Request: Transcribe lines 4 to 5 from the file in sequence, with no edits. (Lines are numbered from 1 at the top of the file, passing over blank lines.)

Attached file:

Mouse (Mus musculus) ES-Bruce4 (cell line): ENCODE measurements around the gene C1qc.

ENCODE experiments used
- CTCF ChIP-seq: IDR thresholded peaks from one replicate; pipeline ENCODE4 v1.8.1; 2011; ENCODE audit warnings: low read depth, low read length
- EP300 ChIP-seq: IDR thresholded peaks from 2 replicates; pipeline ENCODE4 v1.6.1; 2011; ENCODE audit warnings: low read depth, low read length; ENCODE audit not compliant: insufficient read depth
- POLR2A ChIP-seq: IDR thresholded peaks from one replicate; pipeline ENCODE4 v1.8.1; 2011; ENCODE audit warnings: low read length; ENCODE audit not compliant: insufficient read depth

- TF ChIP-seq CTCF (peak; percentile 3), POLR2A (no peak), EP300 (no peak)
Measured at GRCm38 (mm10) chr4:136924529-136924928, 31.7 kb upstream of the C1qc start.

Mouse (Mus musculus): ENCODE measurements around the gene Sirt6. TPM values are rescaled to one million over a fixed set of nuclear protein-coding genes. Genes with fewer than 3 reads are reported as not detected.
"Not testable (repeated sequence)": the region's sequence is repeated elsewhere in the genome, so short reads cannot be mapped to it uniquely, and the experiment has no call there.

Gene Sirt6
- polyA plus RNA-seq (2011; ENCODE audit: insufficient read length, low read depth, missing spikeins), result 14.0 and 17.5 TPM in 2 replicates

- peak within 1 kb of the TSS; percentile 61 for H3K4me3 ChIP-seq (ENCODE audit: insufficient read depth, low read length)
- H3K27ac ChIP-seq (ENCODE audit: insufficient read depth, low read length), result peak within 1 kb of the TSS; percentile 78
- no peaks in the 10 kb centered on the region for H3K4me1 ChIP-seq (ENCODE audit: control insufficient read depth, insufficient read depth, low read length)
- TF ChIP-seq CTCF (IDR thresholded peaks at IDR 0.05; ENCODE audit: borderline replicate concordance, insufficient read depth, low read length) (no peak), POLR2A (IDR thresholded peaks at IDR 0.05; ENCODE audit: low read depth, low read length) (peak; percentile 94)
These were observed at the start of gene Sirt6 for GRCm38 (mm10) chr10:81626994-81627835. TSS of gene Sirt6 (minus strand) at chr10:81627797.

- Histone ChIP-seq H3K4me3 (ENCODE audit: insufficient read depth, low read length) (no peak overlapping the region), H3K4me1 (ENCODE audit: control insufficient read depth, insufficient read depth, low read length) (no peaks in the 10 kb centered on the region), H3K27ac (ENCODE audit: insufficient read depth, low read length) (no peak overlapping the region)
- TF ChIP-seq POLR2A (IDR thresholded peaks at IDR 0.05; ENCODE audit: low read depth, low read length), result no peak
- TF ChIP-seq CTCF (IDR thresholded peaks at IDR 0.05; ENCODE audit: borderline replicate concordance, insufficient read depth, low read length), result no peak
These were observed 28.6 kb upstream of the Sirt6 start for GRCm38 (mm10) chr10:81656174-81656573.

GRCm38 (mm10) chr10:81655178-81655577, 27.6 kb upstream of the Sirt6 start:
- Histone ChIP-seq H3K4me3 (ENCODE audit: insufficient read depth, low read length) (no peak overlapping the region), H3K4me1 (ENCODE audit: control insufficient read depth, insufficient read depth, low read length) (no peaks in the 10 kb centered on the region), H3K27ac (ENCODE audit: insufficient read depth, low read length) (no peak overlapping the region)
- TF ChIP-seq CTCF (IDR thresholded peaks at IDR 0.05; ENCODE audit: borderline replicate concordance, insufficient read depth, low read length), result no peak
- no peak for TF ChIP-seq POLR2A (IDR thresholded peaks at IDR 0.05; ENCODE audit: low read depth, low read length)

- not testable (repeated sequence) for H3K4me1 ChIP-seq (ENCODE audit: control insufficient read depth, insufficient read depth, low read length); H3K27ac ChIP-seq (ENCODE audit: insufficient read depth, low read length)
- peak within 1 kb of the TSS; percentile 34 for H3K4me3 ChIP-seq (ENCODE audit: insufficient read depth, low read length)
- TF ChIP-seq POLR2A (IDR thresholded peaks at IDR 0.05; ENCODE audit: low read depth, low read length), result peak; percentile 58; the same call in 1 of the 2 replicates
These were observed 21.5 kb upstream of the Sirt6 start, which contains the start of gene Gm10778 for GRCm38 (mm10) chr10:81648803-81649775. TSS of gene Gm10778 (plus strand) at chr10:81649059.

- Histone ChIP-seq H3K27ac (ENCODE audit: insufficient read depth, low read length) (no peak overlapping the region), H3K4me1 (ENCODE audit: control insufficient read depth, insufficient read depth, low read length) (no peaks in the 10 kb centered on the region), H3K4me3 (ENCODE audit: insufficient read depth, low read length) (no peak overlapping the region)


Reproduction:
- EP300 ChIP-seq: IDR thresholded peaks from 2 replicates; pipeline ENCODE4 v1.6.1; 2011; ENCODE audit warnings: low read depth, low read length; ENCODE audit not compliant: insufficient read depth
- POLR2A ChIP-seq: IDR thresholded peaks from one replicate; pipeline ENCODE4 v1.8.1; 2011; ENCODE audit warnings: low read length; ENCODE audit not compliant: insufficient read depth